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Email Verification – How to Reduce Fake List Signups

The strength of any email marketing campaign depends on the quality of the list or database of contact information that you have collected. Many businesses and professional individuals know about how to attract signups to the list but may struggle to prevent fake list signups that detract from the overall effectiveness of a marketing campaign.

Sending an introduction or offer to a contact database requires valid email information to improve the return on investment (ROI). Incorrect, obsolete, and especially nonexistent information not only decreases your return but can also irreversibly damage your ability to send marketing messages to all email service providers. This occurs if your messages spam or are undeliverable due to invalid emails.

5 Email Verification Processes to Prevent Fake List Signups

As scammers become more adept at injecting their fake data into email databases, industry responds with more stringent methods of stopping them before they get in the door. To protect your lists from problems caused by bots, put one or more of these tools in place.

1 – Double Opt-in as a First Line of Defense

This method for getting newsletter or marketing list sign-ups has long been used as a basic way of making sure no one signs up accidentally. After inputting their name and address, a verification email is sent out. In order to be subscribed to the list, the recipient needs to click on a link within.

This basic way of checking for valid email data may deter some scammers but is frequently insufficient for the cleanest lists. If your company still suffers from fake list sign-ups, adopt one of the other options in conjunction with this one.

2 – Are You Human? Use CAPTCHA Codes

Everyone has seen CAPTCHA codes on sign-up forms. Some display a jumble of letters and numbers to type, while others simply have an “I am not a robot” checkbox. As spam bots become more sophisticated, so to do these programs designed to stop them. Graphic CAPTCHA systems that display multiple pictures and directions such as, “Click on all the images with a dog” are becoming more popular.

The complexity of some of these systems stopped legitimate sign-ups as well. People with visual impairment may have trouble discerning the letters or numbers in a traditional CAPTCHA codes. In some cases, they result in higher rates of abandonment for signup forms.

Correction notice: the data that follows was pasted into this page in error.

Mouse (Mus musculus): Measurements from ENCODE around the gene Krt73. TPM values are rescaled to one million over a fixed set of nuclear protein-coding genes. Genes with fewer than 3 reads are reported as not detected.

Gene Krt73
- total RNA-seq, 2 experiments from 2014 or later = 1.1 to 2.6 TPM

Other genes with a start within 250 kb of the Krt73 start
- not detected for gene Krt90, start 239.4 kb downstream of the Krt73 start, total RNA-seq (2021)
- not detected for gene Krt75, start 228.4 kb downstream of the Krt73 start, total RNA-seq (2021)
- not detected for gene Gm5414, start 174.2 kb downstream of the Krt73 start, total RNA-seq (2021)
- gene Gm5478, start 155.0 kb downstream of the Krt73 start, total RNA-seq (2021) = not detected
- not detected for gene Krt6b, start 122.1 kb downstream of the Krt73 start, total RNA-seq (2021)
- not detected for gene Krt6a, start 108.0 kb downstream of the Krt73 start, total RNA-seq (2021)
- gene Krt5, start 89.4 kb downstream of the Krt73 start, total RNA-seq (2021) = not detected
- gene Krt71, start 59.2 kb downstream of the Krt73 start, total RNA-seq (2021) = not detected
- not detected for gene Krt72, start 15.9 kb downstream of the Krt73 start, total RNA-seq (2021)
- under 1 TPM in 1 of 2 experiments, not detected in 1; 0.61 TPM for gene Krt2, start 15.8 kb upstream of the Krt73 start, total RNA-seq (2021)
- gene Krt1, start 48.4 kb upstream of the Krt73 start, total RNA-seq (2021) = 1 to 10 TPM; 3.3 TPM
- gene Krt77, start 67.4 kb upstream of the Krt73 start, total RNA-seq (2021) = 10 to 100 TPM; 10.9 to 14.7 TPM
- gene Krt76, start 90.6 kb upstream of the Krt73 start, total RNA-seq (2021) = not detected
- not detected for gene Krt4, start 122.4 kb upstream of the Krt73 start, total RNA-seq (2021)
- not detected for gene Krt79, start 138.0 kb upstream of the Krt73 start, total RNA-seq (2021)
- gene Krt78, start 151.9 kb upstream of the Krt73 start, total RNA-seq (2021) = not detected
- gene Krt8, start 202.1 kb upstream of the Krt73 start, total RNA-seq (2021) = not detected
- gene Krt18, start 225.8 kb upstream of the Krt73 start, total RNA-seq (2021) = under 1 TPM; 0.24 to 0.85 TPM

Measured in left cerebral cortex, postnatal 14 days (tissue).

3 – Use Social Media Gatekeepers for Signups

This method allows people to use their social media login information to sign up for your list or membership site. Not only is social media sign-up integration convenient for the user, it puts the power of sites such as Google and Facebook on your side of the email verification process. All of the data they have collected is probably cleaner than anything you could hope to achieve.

The only way scammers could infiltrate this type of verification system is if they had existing Facebook or Google+ accounts that are active and accurate. When there are many easier ways to infiltrate email list databases, fake list signups will not go through the trouble.

4 – Use Secret Honey Pots on Opt-in Forms

Another on-site method to prevent fake list signups takes place inside the signup form itself. These so-called “Honey Pots” are special fields in the registration forms. They are hidden from view completely using JavaScript or CSS. These are completely unobtrusive to real people who are filling out the form but catch automatic programs who input data.

The bots fill out the hidden field as if it were visible. In order to stop newsletter sign ups, any form with this field completed must be dumped or flagged as spam and dealt with.

However, the programming behind the implementation of these “Honey Pots” requires considerable knowledge and frequent updating so spammers do not find a way to break through. For the amount of protection they afford, the process may not be ideal for most website owners.

5 – Take it to the Next Level With Mobile Verification

An ever-increasing number of people access the Internet primarily from their smartphones or other mobile devices. Email marketers or newsletter owners can now use this omnipresence to test for valid email information before sending out their messages.

Instead of an on screen CAPTCHA or an email-based opt in code, this type of system sends one to the phone or tablet. An automated call or text is made and the person receiving it needs to enter the number on the website to verify that they are who they say they are. This method of protection is virtually impossible to access by outsiders.

The reduction of fake list signups requires a multi-pronged attack against an automatic enemy that is constantly upgraded and tweaked to breach your defenses. Luckily, businesses and individuals who collect and use opt-in email databases have several methods to combat this pervasive and damaging practice.